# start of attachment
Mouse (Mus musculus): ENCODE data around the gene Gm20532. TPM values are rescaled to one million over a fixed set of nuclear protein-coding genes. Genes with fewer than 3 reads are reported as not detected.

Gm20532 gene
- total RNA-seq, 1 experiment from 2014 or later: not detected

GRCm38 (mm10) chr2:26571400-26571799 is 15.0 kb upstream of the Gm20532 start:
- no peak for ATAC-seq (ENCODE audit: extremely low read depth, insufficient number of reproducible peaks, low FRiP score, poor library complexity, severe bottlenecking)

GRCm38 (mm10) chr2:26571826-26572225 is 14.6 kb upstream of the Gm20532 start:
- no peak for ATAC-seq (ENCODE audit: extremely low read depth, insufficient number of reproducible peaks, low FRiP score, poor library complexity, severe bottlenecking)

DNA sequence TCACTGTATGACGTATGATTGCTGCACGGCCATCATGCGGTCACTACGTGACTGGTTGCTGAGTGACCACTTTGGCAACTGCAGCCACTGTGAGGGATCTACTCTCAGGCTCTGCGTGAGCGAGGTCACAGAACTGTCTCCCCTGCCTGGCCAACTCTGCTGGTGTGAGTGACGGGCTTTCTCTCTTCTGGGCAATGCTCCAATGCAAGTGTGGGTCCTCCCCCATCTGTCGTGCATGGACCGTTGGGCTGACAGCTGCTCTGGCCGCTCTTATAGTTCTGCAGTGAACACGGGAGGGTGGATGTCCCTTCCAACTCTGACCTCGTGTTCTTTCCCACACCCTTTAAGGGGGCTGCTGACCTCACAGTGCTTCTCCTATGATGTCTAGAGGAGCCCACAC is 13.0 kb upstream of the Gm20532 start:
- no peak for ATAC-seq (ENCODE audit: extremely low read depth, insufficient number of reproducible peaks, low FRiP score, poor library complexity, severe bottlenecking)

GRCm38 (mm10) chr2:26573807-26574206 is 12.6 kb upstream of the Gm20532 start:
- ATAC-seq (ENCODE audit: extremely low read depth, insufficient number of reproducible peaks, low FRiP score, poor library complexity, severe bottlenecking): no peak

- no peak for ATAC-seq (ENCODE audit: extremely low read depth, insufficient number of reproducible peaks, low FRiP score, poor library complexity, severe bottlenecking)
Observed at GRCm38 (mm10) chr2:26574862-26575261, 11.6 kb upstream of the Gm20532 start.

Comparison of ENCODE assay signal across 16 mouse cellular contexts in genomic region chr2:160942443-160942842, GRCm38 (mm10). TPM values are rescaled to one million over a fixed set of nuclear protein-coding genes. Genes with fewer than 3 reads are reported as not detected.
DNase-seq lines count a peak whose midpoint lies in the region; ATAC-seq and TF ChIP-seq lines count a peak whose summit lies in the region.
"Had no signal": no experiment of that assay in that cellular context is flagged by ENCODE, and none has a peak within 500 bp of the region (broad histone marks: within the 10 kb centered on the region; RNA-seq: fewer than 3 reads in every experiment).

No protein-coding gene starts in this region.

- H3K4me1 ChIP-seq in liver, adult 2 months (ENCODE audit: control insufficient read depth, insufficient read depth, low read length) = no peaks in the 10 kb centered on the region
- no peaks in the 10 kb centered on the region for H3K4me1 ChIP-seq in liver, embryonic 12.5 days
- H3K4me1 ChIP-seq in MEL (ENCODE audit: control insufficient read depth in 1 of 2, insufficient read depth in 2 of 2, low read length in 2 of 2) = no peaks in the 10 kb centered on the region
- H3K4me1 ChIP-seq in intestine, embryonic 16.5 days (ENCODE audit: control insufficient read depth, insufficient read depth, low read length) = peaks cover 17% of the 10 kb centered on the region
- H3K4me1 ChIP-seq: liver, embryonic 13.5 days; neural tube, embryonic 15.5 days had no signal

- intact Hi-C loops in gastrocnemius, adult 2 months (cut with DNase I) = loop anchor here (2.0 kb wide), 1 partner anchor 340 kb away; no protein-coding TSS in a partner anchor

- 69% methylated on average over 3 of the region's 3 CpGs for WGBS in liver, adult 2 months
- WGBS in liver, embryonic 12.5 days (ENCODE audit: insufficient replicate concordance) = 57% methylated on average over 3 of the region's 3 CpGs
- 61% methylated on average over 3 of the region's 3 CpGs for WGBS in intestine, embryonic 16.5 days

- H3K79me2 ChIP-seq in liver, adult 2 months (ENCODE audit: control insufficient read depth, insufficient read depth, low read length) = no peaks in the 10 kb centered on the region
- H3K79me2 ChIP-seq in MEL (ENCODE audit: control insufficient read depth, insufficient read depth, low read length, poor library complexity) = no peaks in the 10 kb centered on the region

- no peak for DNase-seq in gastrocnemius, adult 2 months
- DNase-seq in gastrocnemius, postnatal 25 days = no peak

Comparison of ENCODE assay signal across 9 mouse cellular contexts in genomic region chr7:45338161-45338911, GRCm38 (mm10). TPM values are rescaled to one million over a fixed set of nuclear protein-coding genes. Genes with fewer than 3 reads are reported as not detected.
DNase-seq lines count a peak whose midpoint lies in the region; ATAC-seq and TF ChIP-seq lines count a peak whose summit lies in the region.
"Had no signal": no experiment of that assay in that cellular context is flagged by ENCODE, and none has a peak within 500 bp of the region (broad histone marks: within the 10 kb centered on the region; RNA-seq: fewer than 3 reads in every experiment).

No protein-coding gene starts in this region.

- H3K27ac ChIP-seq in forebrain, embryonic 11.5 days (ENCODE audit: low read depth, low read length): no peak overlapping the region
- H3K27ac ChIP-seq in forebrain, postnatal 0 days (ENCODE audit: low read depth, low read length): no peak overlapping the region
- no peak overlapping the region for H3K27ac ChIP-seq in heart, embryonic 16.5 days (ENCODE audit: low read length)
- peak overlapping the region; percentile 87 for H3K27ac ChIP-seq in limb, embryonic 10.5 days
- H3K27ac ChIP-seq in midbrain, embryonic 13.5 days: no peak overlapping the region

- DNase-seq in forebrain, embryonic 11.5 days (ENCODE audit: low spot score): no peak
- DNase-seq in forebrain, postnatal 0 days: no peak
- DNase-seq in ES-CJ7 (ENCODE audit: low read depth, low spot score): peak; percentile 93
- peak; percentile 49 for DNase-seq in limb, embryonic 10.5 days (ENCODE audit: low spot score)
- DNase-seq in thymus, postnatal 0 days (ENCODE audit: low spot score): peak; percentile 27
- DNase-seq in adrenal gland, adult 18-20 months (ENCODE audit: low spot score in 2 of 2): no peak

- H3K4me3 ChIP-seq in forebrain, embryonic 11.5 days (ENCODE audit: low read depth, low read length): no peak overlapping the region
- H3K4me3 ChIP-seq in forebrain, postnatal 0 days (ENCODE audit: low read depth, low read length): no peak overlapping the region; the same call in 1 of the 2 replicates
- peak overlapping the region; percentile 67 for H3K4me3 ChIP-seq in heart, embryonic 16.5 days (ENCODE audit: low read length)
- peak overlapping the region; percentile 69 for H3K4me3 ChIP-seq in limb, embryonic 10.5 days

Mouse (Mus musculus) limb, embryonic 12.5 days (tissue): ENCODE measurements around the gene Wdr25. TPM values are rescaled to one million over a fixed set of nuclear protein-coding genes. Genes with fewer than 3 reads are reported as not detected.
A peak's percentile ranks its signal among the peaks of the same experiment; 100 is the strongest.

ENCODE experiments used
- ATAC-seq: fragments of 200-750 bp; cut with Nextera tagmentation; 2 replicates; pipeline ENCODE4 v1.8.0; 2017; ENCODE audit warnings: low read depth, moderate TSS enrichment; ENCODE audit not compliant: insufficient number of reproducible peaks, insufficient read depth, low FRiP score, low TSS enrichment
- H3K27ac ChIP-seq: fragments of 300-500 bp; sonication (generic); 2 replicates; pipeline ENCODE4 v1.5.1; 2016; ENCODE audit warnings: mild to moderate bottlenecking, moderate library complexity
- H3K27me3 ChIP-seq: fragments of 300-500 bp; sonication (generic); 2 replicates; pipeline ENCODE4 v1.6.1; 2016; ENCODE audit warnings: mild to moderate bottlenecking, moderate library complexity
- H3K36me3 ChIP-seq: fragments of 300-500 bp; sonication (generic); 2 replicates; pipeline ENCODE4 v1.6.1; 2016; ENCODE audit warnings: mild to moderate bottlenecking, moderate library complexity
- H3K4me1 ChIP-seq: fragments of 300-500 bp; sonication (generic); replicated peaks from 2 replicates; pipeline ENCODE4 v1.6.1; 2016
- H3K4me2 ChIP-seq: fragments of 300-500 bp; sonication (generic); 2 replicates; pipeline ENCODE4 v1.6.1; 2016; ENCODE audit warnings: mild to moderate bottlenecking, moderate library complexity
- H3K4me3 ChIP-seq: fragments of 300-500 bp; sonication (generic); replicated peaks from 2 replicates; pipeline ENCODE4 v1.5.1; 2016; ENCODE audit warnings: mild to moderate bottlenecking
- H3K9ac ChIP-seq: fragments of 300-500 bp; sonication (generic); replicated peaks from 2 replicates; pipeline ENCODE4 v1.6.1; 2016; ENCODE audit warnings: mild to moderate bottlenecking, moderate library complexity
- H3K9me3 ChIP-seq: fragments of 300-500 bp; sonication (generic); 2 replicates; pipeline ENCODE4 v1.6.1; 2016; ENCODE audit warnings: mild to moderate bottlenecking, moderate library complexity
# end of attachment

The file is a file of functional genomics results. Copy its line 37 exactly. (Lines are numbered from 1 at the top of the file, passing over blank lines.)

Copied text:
- no peak overlapping the region for H3K27ac ChIP-seq in heart, embryonic 16.5 days (ENCODE audit: low read length)